Thursday, April 2, 2009

A Reason for Hope

I read the book, Reason for Hope: A spiritual journey, by Jane Goodall with Phillip Berman. I had picked this book out since the beginning of the semester because I have loved Jane Goodall and the work she does for a long time. This book is similar to an autobiography so I was given the chance to learn a lot about her life and her thoughts. While she did go into her studies in Africa part way through the book, it did not start out there. She reminisced about her childhood and how she grew up, living through the second world war and the fear that the Nazi’s instilled in her. However, the things that got her through that terrible time in the world were her family and the nature around her. As she goes on, she tells of her time spent with the chimpanzees in Gombe, the death of her second husband and the terror she felt when rebels swept through her camp and took students hostage. Through it all, she reflects on her spiritual beliefs. Just like all of us, there were times that that belief was sorely tried and for moments, when it left her. Throughout the whole book, Jane reflects on hope. How can we hope for a better future? How is that possible when human selfish greed-lust for power, land, and wealth-was concurring the wish for peace? I have thought this way for a long time. I could not see how we as humans could overcome our own carnal desires in order to create a better world. Yet Jane Goodall does not stop there, instead of filling our minds with pictures of doom and gloom, she speaks of how far we have come since the beginning of mankind. We have been on this earth only for a short while evolutionarily speaking. Just a couple hundred years ago conditions for the poor and feeble were atrocious. Women and children were required to work long shifts with no breaks for little food. Slavery was acceptable and religious persecution was worse than it is today. Today however, slavery has been abolished, welfare is more accessible, charities have been founded, and many social reforms have taken place all over the world. The United Nations has been established, and human dignity and rights are now topics of concern. When Ms. Goodall points out all of these instances in our world, I am able to see that while there are many things that still need to be worked out, we are moving in the right direction. I believe it is this that illustrates the human potential for good. We all have contributions to make, some of us may make large ones while others of us make smaller ones (they are all different). But all of us blending and mixing our influences in life, may in turn influence the life of one person or many that will be able to influence the lives of millions or billions of people. Each one of us has the ability to change history. Given time, the human race is probably very capable of creating a moral and environmentally aware society. The problem is, how much time do we have? At the rate things are going now, not much. But we could each simply try to be a little better, every one of us, we could do that. And that perhaps, might make all the difference. When I have children, I hope to instill that faith in them. Who knows, by then the world may be much worse off than it is now and the need for better people will be even more urgent. It is important for them to see the issues around them instead of ignoring them and to be an influence for good. I wish to teach my children that we are lucky to be living in this country, but not to take it for granted. It is not our birthright to have the luxuries that we do. In fact if we all lived a more humbly then there would be much more to go around for other less fortunate people.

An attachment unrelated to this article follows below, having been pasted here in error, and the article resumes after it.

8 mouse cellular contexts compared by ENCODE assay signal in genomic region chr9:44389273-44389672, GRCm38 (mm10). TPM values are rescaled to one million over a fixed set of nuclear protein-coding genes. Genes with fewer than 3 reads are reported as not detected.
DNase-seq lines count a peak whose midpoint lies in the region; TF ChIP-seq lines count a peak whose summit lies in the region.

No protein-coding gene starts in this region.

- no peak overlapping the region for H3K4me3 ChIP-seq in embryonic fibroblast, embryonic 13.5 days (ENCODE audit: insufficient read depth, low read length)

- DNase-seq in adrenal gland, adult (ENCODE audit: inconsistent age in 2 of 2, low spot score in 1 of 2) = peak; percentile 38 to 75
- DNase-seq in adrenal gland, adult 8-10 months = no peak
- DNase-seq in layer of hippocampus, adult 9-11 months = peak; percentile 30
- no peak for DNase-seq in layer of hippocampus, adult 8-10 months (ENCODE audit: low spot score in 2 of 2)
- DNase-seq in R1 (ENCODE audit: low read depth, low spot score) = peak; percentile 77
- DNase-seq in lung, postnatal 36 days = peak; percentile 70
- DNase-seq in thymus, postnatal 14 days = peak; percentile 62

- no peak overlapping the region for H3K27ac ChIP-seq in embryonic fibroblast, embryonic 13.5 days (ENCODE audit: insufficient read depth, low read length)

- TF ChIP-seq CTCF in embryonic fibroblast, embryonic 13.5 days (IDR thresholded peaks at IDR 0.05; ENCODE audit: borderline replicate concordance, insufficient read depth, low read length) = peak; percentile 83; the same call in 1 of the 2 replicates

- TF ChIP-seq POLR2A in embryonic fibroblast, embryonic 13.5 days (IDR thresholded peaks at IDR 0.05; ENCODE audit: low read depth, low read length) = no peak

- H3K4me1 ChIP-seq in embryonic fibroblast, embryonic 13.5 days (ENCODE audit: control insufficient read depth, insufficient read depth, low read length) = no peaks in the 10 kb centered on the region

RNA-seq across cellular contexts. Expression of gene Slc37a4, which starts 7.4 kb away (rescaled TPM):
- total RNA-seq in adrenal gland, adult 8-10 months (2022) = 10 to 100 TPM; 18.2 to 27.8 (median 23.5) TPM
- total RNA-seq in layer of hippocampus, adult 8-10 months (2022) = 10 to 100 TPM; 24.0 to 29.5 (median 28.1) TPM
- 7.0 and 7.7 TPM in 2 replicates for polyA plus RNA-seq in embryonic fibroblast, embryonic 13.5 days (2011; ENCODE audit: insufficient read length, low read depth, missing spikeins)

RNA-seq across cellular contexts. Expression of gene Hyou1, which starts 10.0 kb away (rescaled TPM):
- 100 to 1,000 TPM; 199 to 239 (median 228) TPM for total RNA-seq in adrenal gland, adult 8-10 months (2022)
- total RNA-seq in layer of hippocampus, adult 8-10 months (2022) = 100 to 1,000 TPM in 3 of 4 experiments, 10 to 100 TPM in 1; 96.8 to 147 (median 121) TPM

I loved reading this book because I feel that at this point in my life I am feeling very negatively towards most people’s views of the environment. I have always seen the doom and gloom side of the argument, and while it is most definitely still there and I do not recommend disregarding it entirely, there are bright spots. Not everyone roles tires on fire down canyons in Utah, or litters, tortures animals, drives 85 on the freeway, or buys a mansion of a house. There are many wonderful and good things that are happening and instead of getting angry about the horrible things, I need to get active and support those wonderful things that are happening all around us. The more people support them, the more other people will realize what is happening and will want to make a difference as well. Scaring people does not work, but encouraging them and helping them to make a difference does. When that happens I believe we will see a difference in how the environment and humanity is treated.

I read this book all the way through.

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